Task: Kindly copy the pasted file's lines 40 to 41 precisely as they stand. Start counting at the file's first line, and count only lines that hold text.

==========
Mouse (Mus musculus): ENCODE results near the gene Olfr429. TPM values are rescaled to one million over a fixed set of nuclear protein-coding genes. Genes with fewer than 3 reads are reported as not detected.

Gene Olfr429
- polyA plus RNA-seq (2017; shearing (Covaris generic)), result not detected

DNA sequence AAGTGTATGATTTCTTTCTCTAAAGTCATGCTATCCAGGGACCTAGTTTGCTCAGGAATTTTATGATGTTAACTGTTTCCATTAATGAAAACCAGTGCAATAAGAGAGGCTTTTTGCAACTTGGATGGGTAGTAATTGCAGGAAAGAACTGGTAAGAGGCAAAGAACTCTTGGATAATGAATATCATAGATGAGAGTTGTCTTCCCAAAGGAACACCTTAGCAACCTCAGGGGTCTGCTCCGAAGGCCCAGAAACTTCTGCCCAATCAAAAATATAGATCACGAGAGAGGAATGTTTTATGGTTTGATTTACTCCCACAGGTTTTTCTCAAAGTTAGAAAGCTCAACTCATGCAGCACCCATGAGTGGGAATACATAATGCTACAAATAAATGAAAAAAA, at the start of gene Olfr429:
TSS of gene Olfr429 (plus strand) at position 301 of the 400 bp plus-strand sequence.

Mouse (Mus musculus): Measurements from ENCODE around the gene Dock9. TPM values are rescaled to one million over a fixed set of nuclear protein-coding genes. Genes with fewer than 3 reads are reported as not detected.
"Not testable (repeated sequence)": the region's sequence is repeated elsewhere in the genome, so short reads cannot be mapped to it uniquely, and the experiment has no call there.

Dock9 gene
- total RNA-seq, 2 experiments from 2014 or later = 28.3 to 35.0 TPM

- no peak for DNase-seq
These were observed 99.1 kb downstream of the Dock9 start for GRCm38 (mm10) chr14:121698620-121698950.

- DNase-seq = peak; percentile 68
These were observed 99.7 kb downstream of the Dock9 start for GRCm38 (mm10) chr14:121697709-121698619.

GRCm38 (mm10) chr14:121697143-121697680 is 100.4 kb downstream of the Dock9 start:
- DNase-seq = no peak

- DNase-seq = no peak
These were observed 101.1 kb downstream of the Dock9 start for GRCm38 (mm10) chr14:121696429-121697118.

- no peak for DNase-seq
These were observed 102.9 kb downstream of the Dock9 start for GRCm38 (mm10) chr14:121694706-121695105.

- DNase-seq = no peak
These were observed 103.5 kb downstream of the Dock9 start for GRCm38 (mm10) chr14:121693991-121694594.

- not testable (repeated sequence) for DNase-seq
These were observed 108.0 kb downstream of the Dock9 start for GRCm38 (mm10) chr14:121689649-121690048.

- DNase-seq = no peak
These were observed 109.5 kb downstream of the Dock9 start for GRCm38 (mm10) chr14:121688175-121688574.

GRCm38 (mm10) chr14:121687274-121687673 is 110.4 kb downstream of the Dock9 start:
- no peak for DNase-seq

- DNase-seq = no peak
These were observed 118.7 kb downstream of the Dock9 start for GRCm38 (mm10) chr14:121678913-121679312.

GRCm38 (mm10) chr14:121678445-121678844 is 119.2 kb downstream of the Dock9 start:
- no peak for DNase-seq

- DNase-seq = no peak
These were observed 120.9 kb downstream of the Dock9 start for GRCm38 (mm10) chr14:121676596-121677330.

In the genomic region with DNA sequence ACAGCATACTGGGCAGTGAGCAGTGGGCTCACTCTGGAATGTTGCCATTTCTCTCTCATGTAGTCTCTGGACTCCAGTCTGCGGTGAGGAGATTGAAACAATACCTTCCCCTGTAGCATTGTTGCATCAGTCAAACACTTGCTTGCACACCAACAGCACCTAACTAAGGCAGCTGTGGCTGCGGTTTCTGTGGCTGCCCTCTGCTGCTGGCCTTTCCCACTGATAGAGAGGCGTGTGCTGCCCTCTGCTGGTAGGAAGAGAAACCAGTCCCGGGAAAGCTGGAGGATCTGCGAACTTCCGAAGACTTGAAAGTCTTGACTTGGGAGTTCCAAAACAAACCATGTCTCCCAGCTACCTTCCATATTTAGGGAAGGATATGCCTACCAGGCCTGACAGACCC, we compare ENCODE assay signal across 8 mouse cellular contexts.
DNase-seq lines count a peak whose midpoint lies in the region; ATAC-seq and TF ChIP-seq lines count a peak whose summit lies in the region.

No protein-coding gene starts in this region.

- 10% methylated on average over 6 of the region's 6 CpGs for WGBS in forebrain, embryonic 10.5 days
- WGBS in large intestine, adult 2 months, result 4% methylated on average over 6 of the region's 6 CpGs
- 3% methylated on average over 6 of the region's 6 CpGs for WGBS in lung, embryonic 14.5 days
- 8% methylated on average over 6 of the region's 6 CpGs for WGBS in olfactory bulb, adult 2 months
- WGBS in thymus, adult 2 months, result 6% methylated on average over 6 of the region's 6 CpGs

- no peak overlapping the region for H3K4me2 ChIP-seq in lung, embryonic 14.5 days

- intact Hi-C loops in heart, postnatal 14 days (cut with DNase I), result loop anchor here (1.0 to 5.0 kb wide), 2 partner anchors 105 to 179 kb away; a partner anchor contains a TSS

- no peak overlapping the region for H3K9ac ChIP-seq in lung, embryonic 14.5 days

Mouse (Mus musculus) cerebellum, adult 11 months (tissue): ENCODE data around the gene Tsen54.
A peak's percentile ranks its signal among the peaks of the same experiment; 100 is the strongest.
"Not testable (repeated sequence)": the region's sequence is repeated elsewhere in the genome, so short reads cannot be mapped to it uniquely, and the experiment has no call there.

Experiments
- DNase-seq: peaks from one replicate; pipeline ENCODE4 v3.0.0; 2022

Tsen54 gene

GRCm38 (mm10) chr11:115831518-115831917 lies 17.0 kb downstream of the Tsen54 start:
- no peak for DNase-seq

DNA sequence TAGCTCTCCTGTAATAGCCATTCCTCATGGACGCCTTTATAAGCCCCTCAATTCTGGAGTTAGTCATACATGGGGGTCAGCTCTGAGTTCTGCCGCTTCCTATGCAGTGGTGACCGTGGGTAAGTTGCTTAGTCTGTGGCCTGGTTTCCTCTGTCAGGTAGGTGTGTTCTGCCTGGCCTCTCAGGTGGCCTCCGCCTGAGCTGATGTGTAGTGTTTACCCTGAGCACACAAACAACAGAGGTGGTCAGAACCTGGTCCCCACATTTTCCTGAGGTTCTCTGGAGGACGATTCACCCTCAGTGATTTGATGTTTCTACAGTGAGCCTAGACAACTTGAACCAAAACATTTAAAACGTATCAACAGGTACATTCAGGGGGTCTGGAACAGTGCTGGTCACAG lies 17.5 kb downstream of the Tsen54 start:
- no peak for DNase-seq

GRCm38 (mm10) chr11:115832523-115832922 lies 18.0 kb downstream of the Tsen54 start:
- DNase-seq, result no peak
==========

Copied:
- 8% methylated on average over 6 of the region's 6 CpGs for WGBS in olfactory bulb, adult 2 months
- WGBS in thymus, adult 2 months, result 6% methylated on average over 6 of the region's 6 CpGs